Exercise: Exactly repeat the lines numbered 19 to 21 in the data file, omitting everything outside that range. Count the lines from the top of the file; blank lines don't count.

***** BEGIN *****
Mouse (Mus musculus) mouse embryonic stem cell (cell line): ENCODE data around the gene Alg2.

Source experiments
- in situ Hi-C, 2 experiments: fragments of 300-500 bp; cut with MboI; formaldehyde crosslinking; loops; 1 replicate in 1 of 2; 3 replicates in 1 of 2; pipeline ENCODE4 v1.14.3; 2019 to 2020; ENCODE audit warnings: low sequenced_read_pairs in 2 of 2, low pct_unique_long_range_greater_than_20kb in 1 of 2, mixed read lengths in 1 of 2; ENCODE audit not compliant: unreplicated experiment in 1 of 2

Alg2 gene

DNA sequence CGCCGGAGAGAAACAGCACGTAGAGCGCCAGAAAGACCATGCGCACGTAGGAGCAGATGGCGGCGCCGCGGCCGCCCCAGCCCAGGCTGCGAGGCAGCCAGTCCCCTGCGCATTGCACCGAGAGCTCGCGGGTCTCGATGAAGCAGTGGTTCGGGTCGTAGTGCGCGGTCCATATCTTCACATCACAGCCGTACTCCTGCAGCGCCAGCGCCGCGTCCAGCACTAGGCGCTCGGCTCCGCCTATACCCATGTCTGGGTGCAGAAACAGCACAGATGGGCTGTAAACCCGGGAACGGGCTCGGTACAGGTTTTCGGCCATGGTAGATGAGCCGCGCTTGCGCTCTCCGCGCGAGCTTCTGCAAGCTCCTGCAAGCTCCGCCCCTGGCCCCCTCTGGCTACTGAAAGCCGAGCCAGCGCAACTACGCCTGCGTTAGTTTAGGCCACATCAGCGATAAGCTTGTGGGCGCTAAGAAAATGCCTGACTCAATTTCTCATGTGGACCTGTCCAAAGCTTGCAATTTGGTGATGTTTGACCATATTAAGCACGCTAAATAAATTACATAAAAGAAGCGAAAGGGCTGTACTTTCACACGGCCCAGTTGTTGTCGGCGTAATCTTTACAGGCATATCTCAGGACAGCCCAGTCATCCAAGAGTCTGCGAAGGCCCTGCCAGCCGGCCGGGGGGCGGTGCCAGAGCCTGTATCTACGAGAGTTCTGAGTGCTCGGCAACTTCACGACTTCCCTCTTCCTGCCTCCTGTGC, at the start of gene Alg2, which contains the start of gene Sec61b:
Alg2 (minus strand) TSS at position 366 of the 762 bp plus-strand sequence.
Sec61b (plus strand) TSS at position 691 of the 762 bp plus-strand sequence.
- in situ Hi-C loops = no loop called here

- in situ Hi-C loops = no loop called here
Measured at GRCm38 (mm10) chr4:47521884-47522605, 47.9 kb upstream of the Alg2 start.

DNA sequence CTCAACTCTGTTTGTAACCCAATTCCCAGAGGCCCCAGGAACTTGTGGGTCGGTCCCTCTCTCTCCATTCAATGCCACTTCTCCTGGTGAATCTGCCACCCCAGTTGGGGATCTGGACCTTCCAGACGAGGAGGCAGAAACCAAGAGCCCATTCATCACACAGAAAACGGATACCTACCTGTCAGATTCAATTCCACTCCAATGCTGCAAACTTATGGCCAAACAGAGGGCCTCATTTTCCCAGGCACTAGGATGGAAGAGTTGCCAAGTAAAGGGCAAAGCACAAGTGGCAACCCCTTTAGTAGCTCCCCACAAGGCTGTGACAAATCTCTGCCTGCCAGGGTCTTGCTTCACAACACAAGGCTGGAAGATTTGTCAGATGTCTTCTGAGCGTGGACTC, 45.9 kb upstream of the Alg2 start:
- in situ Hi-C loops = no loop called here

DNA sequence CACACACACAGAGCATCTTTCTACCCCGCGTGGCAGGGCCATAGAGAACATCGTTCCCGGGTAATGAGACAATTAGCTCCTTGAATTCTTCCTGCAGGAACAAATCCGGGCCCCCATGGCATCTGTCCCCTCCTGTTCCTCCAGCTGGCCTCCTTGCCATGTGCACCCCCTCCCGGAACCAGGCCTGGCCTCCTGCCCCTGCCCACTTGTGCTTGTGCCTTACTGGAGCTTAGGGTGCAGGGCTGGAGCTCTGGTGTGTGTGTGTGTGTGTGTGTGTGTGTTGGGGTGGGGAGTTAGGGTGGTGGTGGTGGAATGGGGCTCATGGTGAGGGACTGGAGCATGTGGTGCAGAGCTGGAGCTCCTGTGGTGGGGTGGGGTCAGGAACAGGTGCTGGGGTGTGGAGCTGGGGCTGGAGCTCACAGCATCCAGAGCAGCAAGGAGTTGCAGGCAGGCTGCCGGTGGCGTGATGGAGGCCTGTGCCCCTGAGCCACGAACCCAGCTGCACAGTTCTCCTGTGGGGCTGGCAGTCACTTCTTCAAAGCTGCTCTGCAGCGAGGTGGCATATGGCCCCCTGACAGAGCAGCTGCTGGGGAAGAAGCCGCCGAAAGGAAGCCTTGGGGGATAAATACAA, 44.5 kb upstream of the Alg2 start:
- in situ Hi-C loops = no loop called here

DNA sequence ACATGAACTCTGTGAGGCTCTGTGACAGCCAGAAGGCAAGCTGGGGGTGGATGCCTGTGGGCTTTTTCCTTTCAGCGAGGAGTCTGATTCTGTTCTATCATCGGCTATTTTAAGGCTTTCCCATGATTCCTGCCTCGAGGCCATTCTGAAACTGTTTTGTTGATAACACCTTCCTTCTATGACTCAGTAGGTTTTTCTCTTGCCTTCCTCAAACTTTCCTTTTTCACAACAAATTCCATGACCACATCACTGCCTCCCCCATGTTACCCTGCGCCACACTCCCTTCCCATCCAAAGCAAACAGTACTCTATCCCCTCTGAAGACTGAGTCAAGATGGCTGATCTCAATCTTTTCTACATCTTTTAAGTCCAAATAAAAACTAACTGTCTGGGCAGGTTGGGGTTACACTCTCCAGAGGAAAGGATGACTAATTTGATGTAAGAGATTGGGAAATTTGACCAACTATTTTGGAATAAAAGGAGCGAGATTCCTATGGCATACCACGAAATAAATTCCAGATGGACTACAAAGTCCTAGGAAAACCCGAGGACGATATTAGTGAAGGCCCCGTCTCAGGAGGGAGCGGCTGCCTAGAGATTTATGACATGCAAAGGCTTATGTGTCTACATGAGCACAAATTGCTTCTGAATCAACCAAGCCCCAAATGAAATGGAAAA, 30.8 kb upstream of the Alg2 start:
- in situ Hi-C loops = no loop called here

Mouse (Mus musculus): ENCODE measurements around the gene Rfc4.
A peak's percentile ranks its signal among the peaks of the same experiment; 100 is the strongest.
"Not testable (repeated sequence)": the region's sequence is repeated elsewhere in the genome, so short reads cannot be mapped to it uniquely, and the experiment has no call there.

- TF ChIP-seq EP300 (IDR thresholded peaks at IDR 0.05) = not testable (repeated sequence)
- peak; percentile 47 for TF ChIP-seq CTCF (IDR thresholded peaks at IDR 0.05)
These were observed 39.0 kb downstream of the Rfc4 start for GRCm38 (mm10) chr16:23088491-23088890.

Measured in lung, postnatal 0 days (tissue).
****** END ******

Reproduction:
"Not testable (repeated sequence)": the region's sequence is repeated elsewhere in the genome, so short reads cannot be mapped to it uniquely, and the experiment has no call there.

- TF ChIP-seq EP300 (IDR thresholded peaks at IDR 0.05) = not testable (repeated sequence)
- peak; percentile 47 for TF ChIP-seq CTCF (IDR thresholded peaks at IDR 0.05)